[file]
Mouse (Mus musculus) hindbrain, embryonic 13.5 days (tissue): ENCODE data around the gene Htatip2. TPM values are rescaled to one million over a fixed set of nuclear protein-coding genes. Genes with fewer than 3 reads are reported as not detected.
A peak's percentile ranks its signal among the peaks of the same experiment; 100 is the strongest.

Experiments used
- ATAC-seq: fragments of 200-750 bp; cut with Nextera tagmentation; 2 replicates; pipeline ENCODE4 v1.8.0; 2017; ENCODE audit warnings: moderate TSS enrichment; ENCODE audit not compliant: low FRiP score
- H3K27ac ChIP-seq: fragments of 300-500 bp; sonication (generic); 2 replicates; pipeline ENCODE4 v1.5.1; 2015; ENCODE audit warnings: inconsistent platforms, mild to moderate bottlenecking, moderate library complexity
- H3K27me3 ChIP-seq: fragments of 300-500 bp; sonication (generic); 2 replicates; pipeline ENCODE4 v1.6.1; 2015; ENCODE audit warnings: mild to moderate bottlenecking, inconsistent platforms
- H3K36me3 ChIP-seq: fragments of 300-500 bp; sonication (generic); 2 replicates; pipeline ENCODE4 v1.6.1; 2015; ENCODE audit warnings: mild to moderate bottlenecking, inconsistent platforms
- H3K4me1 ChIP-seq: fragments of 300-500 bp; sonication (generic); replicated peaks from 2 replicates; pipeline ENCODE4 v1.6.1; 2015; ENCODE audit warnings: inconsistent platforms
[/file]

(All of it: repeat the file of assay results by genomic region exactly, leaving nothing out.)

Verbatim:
Mouse (Mus musculus) hindbrain, embryonic 13.5 days (tissue): ENCODE data around the gene Htatip2. TPM values are rescaled to one million over a fixed set of nuclear protein-coding genes. Genes with fewer than 3 reads are reported as not detected.
A peak's percentile ranks its signal among the peaks of the same experiment; 100 is the strongest.

Experiments used
- ATAC-seq: fragments of 200-750 bp; cut with Nextera tagmentation; 2 replicates; pipeline ENCODE4 v1.8.0; 2017; ENCODE audit warnings: moderate TSS enrichment; ENCODE audit not compliant: low FRiP score
- H3K27ac ChIP-seq: fragments of 300-500 bp; sonication (generic); 2 replicates; pipeline ENCODE4 v1.5.1; 2015; ENCODE audit warnings: inconsistent platforms, mild to moderate bottlenecking, moderate library complexity
- H3K27me3 ChIP-seq: fragments of 300-500 bp; sonication (generic); 2 replicates; pipeline ENCODE4 v1.6.1; 2015; ENCODE audit warnings: mild to moderate bottlenecking, inconsistent platforms
- H3K36me3 ChIP-seq: fragments of 300-500 bp; sonication (generic); 2 replicates; pipeline ENCODE4 v1.6.1; 2015; ENCODE audit warnings: mild to moderate bottlenecking, inconsistent platforms
- H3K4me1 ChIP-seq: fragments of 300-500 bp; sonication (generic); replicated peaks from 2 replicates; pipeline ENCODE4 v1.6.1; 2015; ENCODE audit warnings: inconsistent platforms